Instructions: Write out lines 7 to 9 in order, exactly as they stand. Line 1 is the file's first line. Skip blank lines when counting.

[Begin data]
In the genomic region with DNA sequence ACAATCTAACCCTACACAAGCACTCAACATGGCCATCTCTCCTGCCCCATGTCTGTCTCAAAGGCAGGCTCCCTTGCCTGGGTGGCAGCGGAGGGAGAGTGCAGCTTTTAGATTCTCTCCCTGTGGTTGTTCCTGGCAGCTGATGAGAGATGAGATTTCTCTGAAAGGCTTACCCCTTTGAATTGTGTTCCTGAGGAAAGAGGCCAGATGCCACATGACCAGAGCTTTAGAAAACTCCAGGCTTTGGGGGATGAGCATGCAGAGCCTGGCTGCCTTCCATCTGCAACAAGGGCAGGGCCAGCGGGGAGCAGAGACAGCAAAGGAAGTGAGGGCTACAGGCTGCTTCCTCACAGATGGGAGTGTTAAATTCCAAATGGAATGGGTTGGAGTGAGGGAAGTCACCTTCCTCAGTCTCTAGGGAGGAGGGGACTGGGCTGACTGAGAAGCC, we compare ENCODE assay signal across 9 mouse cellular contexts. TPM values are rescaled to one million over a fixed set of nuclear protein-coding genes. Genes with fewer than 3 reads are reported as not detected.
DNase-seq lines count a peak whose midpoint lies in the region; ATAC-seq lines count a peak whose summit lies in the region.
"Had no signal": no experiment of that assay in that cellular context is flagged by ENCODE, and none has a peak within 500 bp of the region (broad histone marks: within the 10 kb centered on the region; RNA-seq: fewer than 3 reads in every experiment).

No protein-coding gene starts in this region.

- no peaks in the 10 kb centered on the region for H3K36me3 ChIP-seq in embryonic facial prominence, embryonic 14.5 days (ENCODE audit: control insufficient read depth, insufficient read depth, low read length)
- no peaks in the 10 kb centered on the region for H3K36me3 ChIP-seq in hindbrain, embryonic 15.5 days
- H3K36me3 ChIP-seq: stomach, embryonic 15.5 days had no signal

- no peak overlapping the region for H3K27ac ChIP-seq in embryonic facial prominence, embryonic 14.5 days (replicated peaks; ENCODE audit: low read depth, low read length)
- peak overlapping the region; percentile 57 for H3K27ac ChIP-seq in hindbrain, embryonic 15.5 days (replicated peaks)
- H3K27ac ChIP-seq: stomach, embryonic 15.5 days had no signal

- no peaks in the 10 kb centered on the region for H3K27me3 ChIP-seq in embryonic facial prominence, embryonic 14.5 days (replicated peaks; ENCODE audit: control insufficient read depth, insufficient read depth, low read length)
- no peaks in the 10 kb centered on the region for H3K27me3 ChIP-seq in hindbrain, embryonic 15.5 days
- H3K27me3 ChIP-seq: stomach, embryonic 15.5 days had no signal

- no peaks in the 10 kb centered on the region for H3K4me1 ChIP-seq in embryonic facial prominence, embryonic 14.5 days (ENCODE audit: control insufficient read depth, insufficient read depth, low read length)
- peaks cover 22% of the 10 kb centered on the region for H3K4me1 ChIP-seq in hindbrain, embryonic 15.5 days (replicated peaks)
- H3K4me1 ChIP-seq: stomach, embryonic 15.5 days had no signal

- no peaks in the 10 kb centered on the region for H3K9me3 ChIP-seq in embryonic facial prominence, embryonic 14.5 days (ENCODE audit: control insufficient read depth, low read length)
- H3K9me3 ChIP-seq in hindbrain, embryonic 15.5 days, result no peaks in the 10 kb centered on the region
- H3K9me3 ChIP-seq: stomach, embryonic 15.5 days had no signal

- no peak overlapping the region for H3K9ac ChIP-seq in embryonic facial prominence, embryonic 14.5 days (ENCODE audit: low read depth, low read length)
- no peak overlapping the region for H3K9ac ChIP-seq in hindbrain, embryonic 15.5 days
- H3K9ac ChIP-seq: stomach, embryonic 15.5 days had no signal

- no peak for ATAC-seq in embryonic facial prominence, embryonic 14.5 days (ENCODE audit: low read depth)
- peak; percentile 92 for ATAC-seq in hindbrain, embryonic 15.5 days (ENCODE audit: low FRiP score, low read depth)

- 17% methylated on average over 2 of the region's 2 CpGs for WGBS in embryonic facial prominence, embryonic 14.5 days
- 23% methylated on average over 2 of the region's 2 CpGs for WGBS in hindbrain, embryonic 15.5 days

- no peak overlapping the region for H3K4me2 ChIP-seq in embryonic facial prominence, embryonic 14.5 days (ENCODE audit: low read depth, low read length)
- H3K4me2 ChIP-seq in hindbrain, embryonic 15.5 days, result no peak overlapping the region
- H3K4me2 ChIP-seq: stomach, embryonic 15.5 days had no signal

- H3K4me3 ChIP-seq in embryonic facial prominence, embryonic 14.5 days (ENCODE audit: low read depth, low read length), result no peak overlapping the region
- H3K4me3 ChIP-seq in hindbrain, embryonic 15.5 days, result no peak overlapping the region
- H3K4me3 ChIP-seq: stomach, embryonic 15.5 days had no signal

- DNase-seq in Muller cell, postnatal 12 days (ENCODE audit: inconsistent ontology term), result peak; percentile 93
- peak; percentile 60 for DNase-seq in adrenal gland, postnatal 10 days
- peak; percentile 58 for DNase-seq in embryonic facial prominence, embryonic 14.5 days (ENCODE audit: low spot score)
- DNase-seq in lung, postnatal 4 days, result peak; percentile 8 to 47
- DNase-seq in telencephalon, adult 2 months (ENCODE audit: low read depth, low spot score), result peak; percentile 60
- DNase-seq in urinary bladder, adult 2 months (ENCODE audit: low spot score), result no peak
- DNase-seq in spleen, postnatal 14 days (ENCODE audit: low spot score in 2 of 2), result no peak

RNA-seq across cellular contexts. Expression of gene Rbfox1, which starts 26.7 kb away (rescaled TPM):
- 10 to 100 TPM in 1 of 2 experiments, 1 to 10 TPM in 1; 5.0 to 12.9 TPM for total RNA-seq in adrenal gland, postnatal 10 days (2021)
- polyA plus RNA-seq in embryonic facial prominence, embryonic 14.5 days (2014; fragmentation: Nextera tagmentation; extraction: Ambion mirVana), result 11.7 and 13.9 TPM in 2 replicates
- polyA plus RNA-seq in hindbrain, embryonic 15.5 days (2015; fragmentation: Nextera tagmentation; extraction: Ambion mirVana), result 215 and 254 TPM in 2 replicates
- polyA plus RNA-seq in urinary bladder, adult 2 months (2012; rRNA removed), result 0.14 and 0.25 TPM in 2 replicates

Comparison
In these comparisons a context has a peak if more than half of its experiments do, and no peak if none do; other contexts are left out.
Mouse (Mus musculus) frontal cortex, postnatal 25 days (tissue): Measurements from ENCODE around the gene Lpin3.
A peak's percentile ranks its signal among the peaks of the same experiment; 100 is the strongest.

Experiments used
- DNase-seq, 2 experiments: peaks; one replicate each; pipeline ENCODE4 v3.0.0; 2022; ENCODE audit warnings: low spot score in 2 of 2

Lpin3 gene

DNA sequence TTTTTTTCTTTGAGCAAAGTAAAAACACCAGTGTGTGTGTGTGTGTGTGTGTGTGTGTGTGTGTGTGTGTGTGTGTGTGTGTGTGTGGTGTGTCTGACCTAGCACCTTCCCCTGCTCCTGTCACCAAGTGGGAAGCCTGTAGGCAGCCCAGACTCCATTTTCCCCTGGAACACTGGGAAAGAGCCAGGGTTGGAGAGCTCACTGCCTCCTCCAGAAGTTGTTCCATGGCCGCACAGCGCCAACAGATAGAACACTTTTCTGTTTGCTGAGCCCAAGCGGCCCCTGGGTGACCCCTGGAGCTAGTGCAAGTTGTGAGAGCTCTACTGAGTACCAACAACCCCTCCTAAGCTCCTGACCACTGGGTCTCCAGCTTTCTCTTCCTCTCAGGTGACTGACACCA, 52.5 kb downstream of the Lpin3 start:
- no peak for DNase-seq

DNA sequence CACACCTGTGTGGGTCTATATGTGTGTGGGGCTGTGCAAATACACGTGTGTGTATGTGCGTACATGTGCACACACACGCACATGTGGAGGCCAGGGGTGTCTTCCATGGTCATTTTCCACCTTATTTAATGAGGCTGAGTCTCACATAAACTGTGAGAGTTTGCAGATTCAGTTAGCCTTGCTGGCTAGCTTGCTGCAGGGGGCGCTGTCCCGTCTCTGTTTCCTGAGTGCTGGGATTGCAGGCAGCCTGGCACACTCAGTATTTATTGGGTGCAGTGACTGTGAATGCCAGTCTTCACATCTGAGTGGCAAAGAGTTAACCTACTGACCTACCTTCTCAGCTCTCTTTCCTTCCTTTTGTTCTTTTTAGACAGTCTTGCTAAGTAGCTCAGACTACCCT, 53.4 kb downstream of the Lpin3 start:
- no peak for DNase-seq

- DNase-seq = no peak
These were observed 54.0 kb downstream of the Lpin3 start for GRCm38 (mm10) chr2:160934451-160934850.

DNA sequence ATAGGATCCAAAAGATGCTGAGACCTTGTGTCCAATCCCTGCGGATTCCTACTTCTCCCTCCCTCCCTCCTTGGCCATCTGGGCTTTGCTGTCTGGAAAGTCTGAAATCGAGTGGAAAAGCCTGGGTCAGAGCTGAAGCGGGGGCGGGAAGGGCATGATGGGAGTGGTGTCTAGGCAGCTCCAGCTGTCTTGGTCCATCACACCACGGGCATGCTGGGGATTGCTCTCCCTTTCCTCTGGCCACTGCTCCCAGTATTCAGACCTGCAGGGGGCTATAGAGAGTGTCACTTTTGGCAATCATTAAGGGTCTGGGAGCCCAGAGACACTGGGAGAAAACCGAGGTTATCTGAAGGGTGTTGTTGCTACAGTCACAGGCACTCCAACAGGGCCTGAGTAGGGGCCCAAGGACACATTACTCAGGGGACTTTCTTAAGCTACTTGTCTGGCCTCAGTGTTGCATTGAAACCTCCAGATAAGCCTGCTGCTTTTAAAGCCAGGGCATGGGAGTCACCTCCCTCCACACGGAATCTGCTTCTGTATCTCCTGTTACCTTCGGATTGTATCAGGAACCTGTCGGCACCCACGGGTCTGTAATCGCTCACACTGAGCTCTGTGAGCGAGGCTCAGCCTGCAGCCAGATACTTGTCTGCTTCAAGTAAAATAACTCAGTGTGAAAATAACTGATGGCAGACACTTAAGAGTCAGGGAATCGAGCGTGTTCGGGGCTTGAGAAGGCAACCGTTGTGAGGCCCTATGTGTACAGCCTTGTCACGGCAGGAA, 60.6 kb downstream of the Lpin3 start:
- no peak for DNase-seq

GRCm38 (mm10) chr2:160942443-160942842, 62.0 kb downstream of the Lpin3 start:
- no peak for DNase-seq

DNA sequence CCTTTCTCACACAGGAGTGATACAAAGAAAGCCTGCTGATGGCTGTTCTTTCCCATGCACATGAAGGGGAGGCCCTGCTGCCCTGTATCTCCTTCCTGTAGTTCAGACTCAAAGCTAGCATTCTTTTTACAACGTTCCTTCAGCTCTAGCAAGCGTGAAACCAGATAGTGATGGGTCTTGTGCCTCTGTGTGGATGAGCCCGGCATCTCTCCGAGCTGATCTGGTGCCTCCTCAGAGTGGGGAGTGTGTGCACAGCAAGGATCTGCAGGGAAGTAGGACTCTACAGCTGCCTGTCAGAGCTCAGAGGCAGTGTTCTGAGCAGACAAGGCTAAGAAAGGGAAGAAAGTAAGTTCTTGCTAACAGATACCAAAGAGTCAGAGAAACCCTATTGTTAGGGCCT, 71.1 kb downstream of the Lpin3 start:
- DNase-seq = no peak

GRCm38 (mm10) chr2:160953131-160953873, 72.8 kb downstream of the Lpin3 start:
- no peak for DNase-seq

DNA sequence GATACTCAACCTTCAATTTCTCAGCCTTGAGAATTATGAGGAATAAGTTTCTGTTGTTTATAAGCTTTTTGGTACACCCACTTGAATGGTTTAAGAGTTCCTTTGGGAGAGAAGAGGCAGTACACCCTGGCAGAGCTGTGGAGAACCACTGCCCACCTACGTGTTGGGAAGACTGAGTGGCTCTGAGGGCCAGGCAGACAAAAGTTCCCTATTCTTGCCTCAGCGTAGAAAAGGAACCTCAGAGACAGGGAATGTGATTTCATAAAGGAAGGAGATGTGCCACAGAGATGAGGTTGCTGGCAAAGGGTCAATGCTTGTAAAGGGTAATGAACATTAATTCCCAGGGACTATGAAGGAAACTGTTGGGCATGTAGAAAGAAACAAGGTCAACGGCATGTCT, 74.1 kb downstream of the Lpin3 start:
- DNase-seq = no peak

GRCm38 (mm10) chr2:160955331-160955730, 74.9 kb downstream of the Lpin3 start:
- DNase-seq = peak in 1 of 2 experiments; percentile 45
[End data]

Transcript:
- H3K36me3 ChIP-seq: stomach, embryonic 15.5 days had no signal

- no peak overlapping the region for H3K27ac ChIP-seq in embryonic facial prominence, embryonic 14.5 days (replicated peaks; ENCODE audit: low read depth, low read length)
- peak overlapping the region; percentile 57 for H3K27ac ChIP-seq in hindbrain, embryonic 15.5 days (replicated peaks)